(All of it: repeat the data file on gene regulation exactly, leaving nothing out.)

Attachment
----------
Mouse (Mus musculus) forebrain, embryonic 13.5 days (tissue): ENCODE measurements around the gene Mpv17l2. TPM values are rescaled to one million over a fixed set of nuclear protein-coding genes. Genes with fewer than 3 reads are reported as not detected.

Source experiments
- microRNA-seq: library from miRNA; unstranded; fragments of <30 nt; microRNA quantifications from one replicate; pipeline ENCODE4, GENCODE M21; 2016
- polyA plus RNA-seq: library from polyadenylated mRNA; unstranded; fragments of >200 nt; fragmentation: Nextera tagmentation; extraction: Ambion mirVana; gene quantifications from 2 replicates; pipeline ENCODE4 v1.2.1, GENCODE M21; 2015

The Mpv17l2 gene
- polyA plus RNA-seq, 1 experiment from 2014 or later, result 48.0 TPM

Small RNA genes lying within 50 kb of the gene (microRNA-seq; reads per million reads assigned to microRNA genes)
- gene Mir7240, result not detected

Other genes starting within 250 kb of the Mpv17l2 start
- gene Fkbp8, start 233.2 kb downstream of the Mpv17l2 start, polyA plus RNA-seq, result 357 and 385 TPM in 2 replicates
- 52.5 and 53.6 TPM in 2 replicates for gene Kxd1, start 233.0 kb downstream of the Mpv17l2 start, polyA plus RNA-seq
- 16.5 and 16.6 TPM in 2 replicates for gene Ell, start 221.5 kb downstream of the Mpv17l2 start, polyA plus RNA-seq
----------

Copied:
Mouse (Mus musculus) forebrain, embryonic 13.5 days (tissue): ENCODE measurements around the gene Mpv17l2. TPM values are rescaled to one million over a fixed set of nuclear protein-coding genes. Genes with fewer than 3 reads are reported as not detected.

Source experiments
- microRNA-seq: library from miRNA; unstranded; fragments of <30 nt; microRNA quantifications from one replicate; pipeline ENCODE4, GENCODE M21; 2016
- polyA plus RNA-seq: library from polyadenylated mRNA; unstranded; fragments of >200 nt; fragmentation: Nextera tagmentation; extraction: Ambion mirVana; gene quantifications from 2 replicates; pipeline ENCODE4 v1.2.1, GENCODE M21; 2015

The Mpv17l2 gene
- polyA plus RNA-seq, 1 experiment from 2014 or later, result 48.0 TPM

Small RNA genes lying within 50 kb of the gene (microRNA-seq; reads per million reads assigned to microRNA genes)
- gene Mir7240, result not detected

Other genes starting within 250 kb of the Mpv17l2 start
- gene Fkbp8, start 233.2 kb downstream of the Mpv17l2 start, polyA plus RNA-seq, result 357 and 385 TPM in 2 replicates
- 52.5 and 53.6 TPM in 2 replicates for gene Kxd1, start 233.0 kb downstream of the Mpv17l2 start, polyA plus RNA-seq
- 16.5 and 16.6 TPM in 2 replicates for gene Ell, start 221.5 kb downstream of the Mpv17l2 start, polyA plus RNA-seq